Thursday 3 February 2005

    By Maria Ahmed, Derren Hayes and Amy Taylor

    Three unions set to start merger talks aimed at creating
    influential new body

    Three of Britain’s biggest trade unions are expected to begin
    exploratory merger talks on creating a “super-union”
    that would boast huge industrial and political clout.

    Amicus, Transport and General Worker’s Union and the GMB are
    in talks that are likely to last months.

    Source:- The Financial Times Thursday 3 February 2005 page
    1

    Benefit overhaul aims to put disadvantaged at work

    Millions of older and disabled people, women and lone parents are
    to be persuaded to find work under a radical welfare overhaul
    unveiled yesterday by Alan Johnson, the work and pensions
    secretary.

    Source:- The Financial Times Thursday 3 February 2005 page
    3

    Judges reject claims on witness coaching

    Three senior judges yesterday rejected claims that unlawful
    pre-trial coaching of witnesses had led to the wrongful conviction
    of two asylum seekers involved in the riot at the Yarl’s Wood
    detention centre three years ago.

    The Court of Appeal panel held that, although two key witnesses had
    attended a programme operated by Bond Solon, the legal training
    firm, the safety of the convictions had not been undermined.

    Source:- The Financial Times Thursday 3 February 2005 page
    4

    Identity cards plan might breach convention on human
    rights

    The government could find itself in breach of the European
    Convention on Human Rights over plans to introduce compulsory
    identity cards, a committee of MPs and peers warned
    yesterday.

    According to the parliamentary joint committee on human rights,
    there is a potential incompatibility between the proposals and
    article eight of the convention, which guarantees the right to
    respect for private life.

    Source:- The Financial Times Thursday 3 February 2005 page
    4

    Tories outline education manifesto

    The Conservatives will announce proposals today including creating
    grants for 14-16-year-olds, allowing them to spend part of the
    school week on vocational studies, and restoring classroom
    discipline.

    Source:- The Financial Times Thursday 3 February 2005 page
    4

    Seven-year hell of the mother who was branded a baby
    killer

    A mother jailed for killing two of her babies was given new hope of
    freedom yesterday after winning the right to appeal.

    Donna Anthony was sentenced to life in 1998 for murdering her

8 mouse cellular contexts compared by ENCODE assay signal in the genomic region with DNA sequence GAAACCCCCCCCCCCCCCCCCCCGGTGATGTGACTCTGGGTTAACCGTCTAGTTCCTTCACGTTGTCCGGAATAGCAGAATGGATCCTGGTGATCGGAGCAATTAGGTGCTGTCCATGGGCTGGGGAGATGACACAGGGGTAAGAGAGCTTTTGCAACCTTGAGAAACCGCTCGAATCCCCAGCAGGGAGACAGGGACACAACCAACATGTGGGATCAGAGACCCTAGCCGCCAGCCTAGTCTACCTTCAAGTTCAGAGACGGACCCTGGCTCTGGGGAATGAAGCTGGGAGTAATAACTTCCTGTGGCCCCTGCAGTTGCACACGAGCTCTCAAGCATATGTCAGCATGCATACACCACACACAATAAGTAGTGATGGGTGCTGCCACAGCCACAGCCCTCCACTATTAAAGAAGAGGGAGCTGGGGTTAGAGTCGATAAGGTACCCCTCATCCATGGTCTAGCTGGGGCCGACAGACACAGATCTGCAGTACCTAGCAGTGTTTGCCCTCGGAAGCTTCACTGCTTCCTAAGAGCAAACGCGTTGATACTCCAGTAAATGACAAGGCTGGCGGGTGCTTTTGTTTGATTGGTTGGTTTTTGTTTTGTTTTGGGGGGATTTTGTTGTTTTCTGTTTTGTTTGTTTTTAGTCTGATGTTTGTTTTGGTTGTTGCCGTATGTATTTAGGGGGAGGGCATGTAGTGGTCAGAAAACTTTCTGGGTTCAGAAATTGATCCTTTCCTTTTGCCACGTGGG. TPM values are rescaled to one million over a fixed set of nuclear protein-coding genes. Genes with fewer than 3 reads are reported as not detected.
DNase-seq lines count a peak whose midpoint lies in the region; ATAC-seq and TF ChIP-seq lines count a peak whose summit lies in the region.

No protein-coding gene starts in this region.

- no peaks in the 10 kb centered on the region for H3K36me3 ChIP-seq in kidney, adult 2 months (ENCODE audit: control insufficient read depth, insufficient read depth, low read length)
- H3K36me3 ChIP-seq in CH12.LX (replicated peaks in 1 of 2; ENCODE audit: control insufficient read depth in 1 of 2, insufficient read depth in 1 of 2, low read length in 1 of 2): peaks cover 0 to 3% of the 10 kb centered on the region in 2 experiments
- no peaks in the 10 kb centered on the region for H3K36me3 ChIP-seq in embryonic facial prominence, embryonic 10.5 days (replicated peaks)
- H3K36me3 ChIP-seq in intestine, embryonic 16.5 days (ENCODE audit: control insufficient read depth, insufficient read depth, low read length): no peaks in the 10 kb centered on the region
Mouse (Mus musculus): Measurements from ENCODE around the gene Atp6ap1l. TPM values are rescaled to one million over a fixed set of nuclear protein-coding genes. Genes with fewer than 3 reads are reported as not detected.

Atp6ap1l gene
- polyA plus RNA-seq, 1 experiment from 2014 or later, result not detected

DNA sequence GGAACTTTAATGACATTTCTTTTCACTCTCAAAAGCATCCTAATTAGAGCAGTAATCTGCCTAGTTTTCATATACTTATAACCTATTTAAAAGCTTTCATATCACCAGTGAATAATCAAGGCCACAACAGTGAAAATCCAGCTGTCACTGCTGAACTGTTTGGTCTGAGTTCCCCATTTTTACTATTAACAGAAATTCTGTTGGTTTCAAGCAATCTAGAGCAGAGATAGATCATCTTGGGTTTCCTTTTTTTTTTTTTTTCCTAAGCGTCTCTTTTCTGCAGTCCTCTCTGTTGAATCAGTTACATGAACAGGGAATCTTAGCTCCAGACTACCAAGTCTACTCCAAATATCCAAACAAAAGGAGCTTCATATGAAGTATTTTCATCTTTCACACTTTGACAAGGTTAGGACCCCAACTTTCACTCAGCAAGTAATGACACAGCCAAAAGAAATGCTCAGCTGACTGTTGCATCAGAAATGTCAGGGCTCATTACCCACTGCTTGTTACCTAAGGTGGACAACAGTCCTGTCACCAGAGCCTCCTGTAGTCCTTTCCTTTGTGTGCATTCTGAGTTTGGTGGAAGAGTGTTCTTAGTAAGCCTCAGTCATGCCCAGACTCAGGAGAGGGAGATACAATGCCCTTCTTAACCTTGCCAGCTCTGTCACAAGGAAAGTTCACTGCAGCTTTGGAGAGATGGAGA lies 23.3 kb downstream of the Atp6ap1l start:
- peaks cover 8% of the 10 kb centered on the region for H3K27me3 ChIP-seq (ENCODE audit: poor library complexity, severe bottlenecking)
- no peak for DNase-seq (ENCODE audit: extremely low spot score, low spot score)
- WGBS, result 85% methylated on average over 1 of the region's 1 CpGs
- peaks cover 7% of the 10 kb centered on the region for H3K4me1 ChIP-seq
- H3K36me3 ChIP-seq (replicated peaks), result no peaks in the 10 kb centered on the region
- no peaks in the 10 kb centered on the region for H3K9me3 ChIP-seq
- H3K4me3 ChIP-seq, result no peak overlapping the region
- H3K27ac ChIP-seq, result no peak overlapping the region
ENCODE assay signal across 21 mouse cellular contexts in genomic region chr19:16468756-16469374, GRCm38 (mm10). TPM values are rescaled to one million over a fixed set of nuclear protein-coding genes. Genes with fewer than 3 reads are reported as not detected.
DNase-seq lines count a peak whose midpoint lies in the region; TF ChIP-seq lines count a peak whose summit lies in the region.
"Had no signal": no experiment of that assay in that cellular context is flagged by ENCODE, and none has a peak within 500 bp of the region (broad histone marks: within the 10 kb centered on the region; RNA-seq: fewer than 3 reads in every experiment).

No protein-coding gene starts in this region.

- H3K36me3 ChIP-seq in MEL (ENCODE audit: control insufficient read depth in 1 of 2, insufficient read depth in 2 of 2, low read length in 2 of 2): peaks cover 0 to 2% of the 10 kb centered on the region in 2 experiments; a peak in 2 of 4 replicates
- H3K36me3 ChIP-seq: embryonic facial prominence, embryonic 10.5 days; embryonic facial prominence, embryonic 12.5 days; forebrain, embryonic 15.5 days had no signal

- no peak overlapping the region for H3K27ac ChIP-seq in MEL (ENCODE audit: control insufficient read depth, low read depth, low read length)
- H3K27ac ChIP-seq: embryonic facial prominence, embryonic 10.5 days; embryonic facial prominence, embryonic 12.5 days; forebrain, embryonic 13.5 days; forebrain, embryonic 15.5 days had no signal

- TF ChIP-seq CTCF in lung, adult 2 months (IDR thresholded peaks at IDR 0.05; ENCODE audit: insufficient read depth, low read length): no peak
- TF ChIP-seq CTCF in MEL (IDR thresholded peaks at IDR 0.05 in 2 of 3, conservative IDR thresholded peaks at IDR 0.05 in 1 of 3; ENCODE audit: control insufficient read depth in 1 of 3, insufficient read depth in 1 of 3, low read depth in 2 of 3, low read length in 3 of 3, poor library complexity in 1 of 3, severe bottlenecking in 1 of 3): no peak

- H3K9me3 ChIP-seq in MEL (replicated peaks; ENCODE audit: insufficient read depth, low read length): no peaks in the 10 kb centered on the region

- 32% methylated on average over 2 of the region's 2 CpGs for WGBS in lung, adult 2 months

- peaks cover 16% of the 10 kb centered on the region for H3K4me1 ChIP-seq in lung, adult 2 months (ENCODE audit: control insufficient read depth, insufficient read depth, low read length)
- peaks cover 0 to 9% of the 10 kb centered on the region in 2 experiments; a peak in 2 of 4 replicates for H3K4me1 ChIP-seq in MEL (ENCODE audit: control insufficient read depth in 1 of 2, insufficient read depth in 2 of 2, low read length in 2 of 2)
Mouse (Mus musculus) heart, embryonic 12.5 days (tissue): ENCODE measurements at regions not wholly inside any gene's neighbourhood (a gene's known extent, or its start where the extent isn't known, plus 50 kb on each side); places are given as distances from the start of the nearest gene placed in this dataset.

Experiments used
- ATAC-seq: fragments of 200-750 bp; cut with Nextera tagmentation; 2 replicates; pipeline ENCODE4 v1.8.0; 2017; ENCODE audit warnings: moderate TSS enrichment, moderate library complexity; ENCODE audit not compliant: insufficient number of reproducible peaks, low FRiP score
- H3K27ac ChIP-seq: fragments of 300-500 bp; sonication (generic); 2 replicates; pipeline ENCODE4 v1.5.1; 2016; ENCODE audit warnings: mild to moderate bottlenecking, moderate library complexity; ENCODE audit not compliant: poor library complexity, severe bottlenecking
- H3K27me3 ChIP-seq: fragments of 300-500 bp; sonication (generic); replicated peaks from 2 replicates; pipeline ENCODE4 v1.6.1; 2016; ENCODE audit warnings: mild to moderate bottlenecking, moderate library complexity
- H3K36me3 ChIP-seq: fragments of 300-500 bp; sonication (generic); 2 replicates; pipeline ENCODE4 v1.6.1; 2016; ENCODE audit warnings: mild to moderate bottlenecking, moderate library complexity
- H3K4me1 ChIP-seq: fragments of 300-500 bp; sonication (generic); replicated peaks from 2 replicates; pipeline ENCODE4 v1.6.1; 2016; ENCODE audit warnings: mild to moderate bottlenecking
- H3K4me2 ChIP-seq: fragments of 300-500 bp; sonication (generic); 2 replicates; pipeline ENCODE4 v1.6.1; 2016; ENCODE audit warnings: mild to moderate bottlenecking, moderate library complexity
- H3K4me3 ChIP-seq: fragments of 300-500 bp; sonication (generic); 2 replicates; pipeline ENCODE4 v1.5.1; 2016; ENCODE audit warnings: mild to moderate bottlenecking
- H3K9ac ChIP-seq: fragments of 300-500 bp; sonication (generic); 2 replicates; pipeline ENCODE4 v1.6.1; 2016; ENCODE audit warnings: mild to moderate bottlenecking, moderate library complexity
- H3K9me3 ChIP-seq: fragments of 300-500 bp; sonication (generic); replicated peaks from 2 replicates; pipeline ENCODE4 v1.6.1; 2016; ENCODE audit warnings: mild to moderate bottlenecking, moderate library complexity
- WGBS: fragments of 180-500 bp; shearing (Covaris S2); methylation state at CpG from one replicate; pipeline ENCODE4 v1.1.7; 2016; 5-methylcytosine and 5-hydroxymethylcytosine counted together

daughter, Jordan, 11 months, and son Michael, four months. But
    there are serious concerns that she was wrongly convicted because
    the prosecution relied on the evidence of Professor Roy Meadow,
    whose theories on cot deaths have since been discredited.

    Source:- The Daily Mail Thursday 3 February 2005 page
    7

    Blair faces revolt as ministers demand elections for
    Lords

    Tony Blair is facing a revolt in Cabinet after refusing to bow
    to increasing pressure from ministers to reform the House of Lords
    so that between half and 80 per cent of peers are directly
    elected.

    Source:- The Independent Thursday 3 February 2005 page
    20

    Union leader accused of lying to council workers over pensions
    to provoke strike

    Dave Prentis, general secretary of the public service union
    Unison,”wilfully” misled union members over plans to
    change their pension rights, according to a letter from Rob
    Pinkham, executive director of the Employer’s Organisation
    for Local Government.

    He accused Prentis of “deliberately” mixing up
    proposals which are coming into force in April 2005 with things
    which are being consulted that may be implemented in 2008. Prentis
    denied the claims.

    Source:- The Independent Thursday 3 February 2005 page 23

    Damning report on migrants delayed as government fears poll
    backlash

    The publication of a ground-breaking report on forced labour and
    the exploitation of migrant workers in Britain has been delayed
    after attempts by the government to hold it back until after the
    general election.

    Forced Labour and Migration to the UK catalogues the coercive
    techniques used by private employers to force migrants to work for
    low wages and in poor conditions, from physical and sexual violence
    to debt bondage and blackmail.

    Source:- The Guardian Thursday 3 February 2005 page 1

     Unpopular hospitals could close – Reid

    The government is prepared to let NHS hospitals close if they
    cannot attract enough business under the tough new disciplines of
    patient choice, health secretary John Reid said yesterday.

    Source:- The Guardian Thursday 3 February 2005 page 7

    Teenagers’ parents ‘need help’

    All parents of teenagers should be offered help under an